Anyway, if you and middings take up the job a bit, that's great to hear.

middings
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Re: Suggest new Status and Issue Type for JIRA

Post by middings » Sat Nov 01, 2014 12:32 am

BrentNewland wrote:As a user and occasional bug tester/filer, the state of the bugs in JIRA has gotten me down for a while. Lots of open bugs, some not commented on in years.
You're describing JIRA Entropy Dysphoria, a state of unease or discomfort because JIRA issues tend to be quicker and easier to file than to resolve.

Take a look at this list. It's the project's good news.

WINE resolves bug reports as "Abandoned" if the reporter is asked to retest with a new revision but is never heard from again. (WINE defines "never" as a wait of more than six months.) This is most appropriate for reports of bugs encountered in commercial or specialized software that the reporter can use but the project team members cannot. Among the objections to this practice is that it only cosmetically reduces the bug count, nothing actually gets fixed. ReactOS team members with JIRA super powers can do something similar without an explicit "Abandoned" label. They can eventually close the issue as Cannot Reproduce or Incomplete but I think there is a tendency to simply leave it in JIRA as unresolved.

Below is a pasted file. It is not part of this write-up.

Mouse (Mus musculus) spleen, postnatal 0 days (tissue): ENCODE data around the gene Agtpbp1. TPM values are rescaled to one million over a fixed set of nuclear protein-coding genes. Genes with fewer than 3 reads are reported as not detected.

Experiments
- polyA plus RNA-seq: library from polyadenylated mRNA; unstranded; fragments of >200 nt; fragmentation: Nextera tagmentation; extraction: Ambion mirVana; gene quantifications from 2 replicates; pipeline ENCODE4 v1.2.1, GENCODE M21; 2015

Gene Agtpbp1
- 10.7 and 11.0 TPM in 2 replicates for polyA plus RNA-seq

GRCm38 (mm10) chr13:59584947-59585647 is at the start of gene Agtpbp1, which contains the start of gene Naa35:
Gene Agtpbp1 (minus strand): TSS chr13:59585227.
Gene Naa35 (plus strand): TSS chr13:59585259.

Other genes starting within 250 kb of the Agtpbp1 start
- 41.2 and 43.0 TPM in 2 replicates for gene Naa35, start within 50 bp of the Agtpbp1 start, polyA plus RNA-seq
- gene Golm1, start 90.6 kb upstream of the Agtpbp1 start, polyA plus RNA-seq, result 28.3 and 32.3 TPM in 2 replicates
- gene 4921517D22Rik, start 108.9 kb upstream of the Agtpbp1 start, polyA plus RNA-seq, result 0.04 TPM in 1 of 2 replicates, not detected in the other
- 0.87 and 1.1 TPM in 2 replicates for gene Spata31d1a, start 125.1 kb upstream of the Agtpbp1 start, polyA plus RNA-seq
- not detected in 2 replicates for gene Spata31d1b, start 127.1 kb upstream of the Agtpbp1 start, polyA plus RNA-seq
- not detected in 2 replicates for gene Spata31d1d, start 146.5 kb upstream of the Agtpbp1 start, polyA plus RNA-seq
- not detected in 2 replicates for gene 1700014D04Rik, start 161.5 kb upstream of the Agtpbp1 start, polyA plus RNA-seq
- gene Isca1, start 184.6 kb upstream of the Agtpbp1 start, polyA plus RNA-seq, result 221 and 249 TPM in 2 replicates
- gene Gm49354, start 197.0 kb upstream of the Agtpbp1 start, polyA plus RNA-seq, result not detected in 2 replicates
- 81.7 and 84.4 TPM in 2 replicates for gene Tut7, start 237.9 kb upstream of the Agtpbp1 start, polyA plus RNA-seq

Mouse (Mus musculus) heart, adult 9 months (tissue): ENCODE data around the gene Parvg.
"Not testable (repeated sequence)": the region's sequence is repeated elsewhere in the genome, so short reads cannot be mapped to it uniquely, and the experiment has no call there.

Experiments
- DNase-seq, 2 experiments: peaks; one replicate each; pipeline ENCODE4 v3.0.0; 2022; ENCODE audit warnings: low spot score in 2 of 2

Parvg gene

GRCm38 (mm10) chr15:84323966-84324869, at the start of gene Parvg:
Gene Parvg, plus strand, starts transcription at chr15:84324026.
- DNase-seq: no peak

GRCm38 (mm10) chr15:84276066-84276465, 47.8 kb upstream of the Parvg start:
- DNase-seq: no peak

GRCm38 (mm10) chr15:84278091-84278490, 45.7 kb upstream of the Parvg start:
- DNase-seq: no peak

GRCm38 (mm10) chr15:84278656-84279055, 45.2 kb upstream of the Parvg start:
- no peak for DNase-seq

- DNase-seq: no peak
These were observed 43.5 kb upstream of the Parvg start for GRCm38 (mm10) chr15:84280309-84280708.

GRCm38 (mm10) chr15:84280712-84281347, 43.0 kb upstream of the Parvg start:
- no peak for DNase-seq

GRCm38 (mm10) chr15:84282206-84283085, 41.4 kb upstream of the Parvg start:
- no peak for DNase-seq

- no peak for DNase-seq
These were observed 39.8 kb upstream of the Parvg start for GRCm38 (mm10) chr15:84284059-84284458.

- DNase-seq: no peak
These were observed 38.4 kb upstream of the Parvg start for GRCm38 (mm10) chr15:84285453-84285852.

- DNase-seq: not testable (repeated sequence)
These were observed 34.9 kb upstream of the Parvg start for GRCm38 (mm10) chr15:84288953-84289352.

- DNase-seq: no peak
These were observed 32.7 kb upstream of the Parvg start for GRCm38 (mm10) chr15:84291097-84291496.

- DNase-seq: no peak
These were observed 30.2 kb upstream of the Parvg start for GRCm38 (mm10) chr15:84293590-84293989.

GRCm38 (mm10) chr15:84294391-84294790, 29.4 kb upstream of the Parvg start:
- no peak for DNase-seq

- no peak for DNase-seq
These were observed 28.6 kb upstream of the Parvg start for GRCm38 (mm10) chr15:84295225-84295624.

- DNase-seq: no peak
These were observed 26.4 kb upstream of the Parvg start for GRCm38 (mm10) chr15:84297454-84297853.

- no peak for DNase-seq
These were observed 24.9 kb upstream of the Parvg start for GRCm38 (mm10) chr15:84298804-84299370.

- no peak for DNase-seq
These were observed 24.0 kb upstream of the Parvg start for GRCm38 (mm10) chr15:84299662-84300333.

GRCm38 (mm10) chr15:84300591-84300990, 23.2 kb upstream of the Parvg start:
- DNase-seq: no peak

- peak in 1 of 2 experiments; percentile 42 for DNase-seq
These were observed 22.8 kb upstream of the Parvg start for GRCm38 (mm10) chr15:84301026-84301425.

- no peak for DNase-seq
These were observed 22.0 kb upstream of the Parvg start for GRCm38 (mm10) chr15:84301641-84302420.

I... suggest two new statuses: Verified (for bugs that have been verified as valid but for which work has not started) as well as Approved (for improvements and new features which have been accepted, but for which work has not started), and a new Issue Type: Crash (to separate blue screens and hard locks from general bugs).